I don’t see reference to the effects of covid after getting the vaccine. The second shot just nailed me and I have the symptoms of Long Covid. Im I the only one or is it just not included in the reports?

    1. Raymond Sim

      I can’t seem to post links from my phone, but the Twitter of @vijayiyer312 might be of interest to you.

      My impression from the reading I’ve done (and that’s all it is, just an impression) is that severe vaccine injuries probably usually involve some sort of predisposition in the patient – genetics plus prior infections and/or endogenous viruses, those sorts of things. Note that, far from exculpating the vaccines and their manufacturers, any such factors that are found will serve to indict the trials and approval process as inadequate at best. I suppose it might really be true that nobody could have guessed, but I was guessing similar things back in 2020.

    2. lambert strether

      From the second study:

      “Notably, no significant differences were noted in the incidence of long COVID at 24 months in terms of the number of vaccinations received.”

      1. kareninca

        Yeah, if I had a nickel for everyone who told me “I’m getting the booster because I’m afraid of long covid and it might help.” It was a thing.

      2. Raymond Sim

        I’m finding this part a bit confusing. Subjects’ infections occured early in 2020? Would this be vaccination-as-treatment?

        1. GM

          There was such an idea once upon a time — that vaccination will help resolve existing LongCOVID

          1. podcastkid

            Off topic…are there any accounts of people avoiding the bug until omicron gave them what they thought was a wicked wicked nose-throat-ears strep throat? And then having prior back problems get worse PLUS, for instance, Pseudo gout and Sjogren’s syndrome…all at once? I was suspicious about the throat thing, but at the time my test was negative.

    3. Cancyn

      Yesterday, I ran into to a neighbour who I hadn’t seen for a few weeks. She had temporal arteritis which is perhaps caused by a faulty immune system response. Treated in hospital, 3 inch scar on her forehead where they removed a piece of damaged artery. Can be fatal if not treated promptly.
      She is 75ish, vaxxed to the max, has never had a symptomatic case of COVID. Could there be a link re the many vaccines? Unclear, the condition is not common but generally hits those over 50. What is clear is that no one is asking. I found an article about increase in cases from 2000-2018 in Ontario but not seeing any recent I.e pandemic related research.
      I am glad to see the long COVID research coming out. And many thanks to Lambert for keeping us abreast of it. I do wonder if many doctors/researchers are tracking unusual increases in incidents of disease over the course of the pandemic. I have friend whose has a rare (uveal) melanoma that has metastasized in her liver rather more quickly than it often does. She has had COVID twice (frequent flyer to visit family), not sure about her vaccine status but know she has had at least a couple. If our T cells are affected by this disease, then surely cancer rates are increasing?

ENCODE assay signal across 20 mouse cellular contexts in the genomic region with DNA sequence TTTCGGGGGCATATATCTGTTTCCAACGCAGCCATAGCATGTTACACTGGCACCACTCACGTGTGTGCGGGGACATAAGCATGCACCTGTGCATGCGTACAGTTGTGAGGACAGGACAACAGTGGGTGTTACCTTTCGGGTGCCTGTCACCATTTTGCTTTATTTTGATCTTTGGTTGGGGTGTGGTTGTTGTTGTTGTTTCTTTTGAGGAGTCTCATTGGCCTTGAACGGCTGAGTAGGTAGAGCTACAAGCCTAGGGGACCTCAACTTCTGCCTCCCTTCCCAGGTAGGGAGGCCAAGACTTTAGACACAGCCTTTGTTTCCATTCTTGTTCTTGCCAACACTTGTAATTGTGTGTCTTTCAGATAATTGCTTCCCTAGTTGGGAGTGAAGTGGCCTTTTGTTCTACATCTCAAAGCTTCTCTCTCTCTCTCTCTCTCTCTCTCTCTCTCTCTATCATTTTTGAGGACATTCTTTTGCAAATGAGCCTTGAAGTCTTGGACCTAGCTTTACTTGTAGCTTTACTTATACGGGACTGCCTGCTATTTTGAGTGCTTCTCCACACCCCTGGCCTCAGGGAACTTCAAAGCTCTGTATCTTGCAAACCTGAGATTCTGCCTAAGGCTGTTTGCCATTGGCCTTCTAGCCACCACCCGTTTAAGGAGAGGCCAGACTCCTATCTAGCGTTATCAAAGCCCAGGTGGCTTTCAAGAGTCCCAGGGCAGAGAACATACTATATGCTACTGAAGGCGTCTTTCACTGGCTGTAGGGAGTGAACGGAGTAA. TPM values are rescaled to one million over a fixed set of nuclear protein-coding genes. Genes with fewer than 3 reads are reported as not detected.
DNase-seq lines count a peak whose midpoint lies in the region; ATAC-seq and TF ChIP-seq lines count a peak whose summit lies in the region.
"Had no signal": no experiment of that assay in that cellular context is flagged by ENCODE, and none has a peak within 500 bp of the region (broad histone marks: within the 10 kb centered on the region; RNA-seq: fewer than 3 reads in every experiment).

8. Raymond Sim

    Lambert you’re a lifesaver. I’m sending my progeny a link to this instead of the harangue I had intended. Much less stressful. Many thanks!

  9. kareninca

    I have an 81 y.o. friend who is an academic scientist who has been reading Nature forever. I was over at his place (outside) a couple of days ago. He told me that some Nature articles had come out re long covid and it looked to him like it was becoming less of a problem. As far as I can tell he is still smart and has not become demented, but there is something that is happening to people’s brains.

    Thank you for continuing to cover this. And thank you for not catching covid. Partly for your own sake, and partly because I fear that if you do, you will lose the ability to see what is happening.

    1. Raymond Sim

      Oh dear. I’ve only skimmed the material, but I suspect his limbic system is editing what his intellect gets to read, so to speak.

      It can happen to the best of us, or so I tell myself, since it has definitely happened to me.

      1. kareninca

        Yes, I think that is right. I have read the older a person gets, the better s/he typically gets at not focusing on horrid things. I see that in my elderly relatives and friends; the bad stuff just doesn’t stick in their brains, no matter how smart they are. That is a real problem if you are hoping to get people to avoid catching covid.

        I’m closing in on 60 so I am still young enough to focus relentlessly on the miserable stuff.

  10. ScottB

    So I was texting a friend about this article and as I was typing in “long covid” and it autosuggested “king Covid.”

    If you guys at NC would get with the 20th Century and add a “like” button then I wouldn’t have to actually write out another Thank You!

  11. Acacia

    One would think that Nature’s salvo would, well, land somewhere.

    The conclusion I draw is that editors at the NYT, WSJ, WaPo, Salon, and all the other outlets Lambert mentioned — they have all been persuaded by “the science” that this is yesterday’s news and that “we need to move on”.

  12. Sub-Boreal

    Thank you Lambert, this is a genuine public service. Since my lurker access Twitter was cut off, I’m missing crucial updates on COVID, so this and other coverage by NC help to fill the gap.

  13. skippy

    Concur with all above Lambert.

    This sort of pain staking attention to detail, reconciling past and present, makes you invaluable to NC and its readership. More so, as noted above, provides a linkable post which readership can forward to others, which then negates the verbal issues with discussing a topic with those that have gifted biases or some other malady which makes discussions difficult.

    Well done Sir ….

  14. Jackman

    It certainly appears that since Biden declared that Covid is no longer, the MSM haven’t taken the cue and erased it entirely. In fact, health care as a general source of misery for almost every American family has disappeared from their pages. You used to read about it fairly often, and now it’s just gone, clearly because the Democrats have no meaningful policy initiatives, so it’s best to just forget about it entirely. And they can’t figure out how to blame Trump or the Russians. So it’s just more MSM normalizing of the struggle of everyday American life, as they ask people to stretch their cognitive dissonance until their heads begin to crack.